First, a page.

Had the opportunity to check out Brackish this week at Philadelphia’s Kung Fu Necktie
It was a bit challenging as the lighting was very dim so I had to bring some flash into it which I hate to do for live music. Also the Canon 6D was really struggling to focus in such low light so everything was shot manually. Here are all the shots from the show.
Check out the latest WXPN article on Brackish.
Real estate photography is a wonderful market to be in. It’s an opportunity to show off how amazing homes can look for perspective owners. Real estate agents love having professional photos of their listings for two main reasons. First it improves the responses they get once their listing is posted and secondly it helps them gain more listings to have a photographer that they know will deliver for them.
Philadelphia is one of the most densely populated cities in the country. Many of the single family homes you’ll find are row homes. They can be both challenging to shoot but also fun and creative. Here are some tips and tricks from my most recent shoot in Philadelphia’s Fishtown neighborhood.
Reserve the parking in front of your listing and across the street.
Find out whoever it is you need to talk to make sure there isn’t going to be someone’s car in front of the home you’re trying to shoot. This is going to take a little bit of work but save your hours of waiting to trying to find the owner of a car in your way.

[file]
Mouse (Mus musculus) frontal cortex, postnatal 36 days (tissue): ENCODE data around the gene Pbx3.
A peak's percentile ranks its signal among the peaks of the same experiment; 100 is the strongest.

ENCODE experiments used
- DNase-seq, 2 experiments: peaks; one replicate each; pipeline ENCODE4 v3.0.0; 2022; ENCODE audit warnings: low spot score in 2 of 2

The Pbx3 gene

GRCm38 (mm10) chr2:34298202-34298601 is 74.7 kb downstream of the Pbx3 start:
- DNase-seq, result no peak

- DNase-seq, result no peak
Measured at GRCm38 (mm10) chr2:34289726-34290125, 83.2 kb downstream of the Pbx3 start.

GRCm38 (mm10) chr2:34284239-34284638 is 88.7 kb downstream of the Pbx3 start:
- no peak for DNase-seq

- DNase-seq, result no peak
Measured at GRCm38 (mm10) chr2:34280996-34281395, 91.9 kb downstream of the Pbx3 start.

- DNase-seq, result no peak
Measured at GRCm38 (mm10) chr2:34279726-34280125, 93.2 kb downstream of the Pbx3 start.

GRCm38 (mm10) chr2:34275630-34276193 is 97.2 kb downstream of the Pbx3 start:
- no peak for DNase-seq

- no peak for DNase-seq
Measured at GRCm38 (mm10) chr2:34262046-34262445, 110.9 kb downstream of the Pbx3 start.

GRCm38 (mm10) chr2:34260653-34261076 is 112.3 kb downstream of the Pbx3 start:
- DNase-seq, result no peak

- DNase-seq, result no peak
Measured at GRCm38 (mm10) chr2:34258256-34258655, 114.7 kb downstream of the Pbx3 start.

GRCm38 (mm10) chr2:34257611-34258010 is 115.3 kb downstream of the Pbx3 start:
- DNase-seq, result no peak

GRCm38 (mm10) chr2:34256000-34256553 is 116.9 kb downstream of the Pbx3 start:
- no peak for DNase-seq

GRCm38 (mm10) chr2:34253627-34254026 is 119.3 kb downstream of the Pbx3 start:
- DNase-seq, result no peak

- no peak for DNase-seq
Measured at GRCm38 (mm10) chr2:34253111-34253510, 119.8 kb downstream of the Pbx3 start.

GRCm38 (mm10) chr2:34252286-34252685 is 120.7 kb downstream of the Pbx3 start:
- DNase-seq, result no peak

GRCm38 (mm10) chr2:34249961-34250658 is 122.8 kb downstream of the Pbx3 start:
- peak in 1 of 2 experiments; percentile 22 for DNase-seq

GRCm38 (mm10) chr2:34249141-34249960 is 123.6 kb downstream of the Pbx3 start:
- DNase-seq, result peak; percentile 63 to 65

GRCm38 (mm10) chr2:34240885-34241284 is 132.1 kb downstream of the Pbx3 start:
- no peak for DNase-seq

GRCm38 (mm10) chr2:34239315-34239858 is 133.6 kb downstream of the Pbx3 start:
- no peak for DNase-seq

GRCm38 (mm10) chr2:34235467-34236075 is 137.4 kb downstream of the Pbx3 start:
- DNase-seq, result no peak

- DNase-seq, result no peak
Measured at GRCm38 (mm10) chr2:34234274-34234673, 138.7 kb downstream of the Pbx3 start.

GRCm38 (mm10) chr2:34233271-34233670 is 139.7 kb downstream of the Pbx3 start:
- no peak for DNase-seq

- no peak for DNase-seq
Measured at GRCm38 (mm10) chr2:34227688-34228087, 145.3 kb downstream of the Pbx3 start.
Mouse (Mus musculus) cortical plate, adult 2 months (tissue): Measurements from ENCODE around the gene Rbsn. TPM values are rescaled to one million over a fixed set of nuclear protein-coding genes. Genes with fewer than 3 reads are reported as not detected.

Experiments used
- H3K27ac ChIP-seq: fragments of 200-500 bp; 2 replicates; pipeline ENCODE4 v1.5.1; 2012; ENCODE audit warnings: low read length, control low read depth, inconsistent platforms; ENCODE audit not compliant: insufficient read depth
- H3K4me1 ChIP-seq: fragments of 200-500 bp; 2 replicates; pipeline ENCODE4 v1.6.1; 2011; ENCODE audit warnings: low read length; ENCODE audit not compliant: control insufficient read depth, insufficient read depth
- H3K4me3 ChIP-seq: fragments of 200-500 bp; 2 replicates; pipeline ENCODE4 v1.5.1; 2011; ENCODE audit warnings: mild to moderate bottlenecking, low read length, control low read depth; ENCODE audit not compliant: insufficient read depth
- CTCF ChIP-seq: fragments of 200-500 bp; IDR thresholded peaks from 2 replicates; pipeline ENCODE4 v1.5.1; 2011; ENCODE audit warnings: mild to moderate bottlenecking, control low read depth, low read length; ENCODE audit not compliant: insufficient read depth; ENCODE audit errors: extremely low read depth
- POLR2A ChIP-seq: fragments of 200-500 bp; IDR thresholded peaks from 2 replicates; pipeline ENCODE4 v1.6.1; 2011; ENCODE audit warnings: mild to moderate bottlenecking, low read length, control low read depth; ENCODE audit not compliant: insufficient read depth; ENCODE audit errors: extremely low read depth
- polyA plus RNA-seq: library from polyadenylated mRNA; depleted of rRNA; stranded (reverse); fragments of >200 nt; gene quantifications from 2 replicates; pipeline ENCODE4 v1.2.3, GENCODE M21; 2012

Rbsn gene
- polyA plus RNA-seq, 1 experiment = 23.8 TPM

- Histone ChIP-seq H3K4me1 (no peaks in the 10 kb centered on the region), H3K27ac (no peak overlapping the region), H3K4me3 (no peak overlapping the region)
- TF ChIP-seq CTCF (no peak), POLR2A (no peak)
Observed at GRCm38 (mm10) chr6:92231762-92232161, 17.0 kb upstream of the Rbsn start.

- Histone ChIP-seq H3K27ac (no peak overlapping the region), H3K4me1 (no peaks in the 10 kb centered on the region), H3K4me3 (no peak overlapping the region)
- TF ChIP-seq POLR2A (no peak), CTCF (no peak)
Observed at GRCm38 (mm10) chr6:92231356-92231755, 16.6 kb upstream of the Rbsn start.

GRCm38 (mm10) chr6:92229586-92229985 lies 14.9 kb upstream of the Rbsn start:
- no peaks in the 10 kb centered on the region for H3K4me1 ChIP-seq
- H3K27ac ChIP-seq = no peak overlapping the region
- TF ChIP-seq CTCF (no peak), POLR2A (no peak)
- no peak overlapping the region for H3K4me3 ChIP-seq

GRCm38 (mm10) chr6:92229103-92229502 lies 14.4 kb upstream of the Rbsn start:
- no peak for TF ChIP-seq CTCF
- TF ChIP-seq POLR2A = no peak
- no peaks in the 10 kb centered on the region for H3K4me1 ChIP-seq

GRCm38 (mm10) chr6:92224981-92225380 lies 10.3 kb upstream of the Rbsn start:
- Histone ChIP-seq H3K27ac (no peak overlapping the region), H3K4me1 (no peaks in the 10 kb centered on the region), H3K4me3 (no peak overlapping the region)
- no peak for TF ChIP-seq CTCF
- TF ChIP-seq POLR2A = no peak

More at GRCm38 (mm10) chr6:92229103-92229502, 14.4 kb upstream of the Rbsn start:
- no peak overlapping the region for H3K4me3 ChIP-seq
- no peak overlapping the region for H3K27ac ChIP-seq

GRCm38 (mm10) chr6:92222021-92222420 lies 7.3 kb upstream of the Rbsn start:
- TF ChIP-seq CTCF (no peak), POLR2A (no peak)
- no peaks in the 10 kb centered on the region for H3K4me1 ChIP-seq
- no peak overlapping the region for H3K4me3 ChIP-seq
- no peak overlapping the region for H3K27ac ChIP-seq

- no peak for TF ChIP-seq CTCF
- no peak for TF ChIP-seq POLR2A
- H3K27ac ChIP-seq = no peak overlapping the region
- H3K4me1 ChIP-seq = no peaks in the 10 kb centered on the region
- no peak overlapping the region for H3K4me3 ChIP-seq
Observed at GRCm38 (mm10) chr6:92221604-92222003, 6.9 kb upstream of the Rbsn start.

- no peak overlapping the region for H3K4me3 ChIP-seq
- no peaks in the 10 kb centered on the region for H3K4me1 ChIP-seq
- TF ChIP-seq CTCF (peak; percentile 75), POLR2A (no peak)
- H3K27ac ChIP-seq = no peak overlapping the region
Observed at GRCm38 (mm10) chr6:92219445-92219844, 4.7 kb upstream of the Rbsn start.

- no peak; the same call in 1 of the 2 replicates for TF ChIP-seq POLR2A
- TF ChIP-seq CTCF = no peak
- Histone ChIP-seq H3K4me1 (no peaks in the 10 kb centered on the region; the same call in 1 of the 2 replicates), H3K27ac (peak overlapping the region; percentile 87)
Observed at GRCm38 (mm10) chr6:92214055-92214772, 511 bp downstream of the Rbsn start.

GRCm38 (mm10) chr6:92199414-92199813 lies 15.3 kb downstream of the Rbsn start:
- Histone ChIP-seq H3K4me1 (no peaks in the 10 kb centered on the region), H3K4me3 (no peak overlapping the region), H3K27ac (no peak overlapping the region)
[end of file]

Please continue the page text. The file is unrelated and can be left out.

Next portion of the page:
Plan a walk through with your agent.
I always suggest to agents that they complete a walk through so we can go over all of the shots that I want to cover and any that they might want to add. This gives them opportunity to have their voice heard and prevent from having to make a 2nd day to come and shoot the property.
Go wide but not too wide.
A wide angle lens is key for these types of shoots. You want to make sure you’re giving the perspective buyer as much of the room as you can but still seeming very natural. I use a Canon 16-35mm lens on a 35mm size sensor and my shots typically live in the 18-24mm range. You do not want to use a fisheye lens or build panoramas that are going to give a false sense of actual size.
Don’t be afraid to experiment with lighting.
I always carry at least two strobes with me on every shoot. I use cheap tripods as light stands for the because they have a minimal footprint. You want to give the room a very natural feel but still be able to highlight certain points. This is why having multiple strobes is key.
Your contract should already do this for you but it’s important that your clients understand early and often what it is you’re going to deliver.
Here are some photos from this listing. If you’re interested in my services please check out my Real Estate Services page.
If your interested in the house here’s the listing.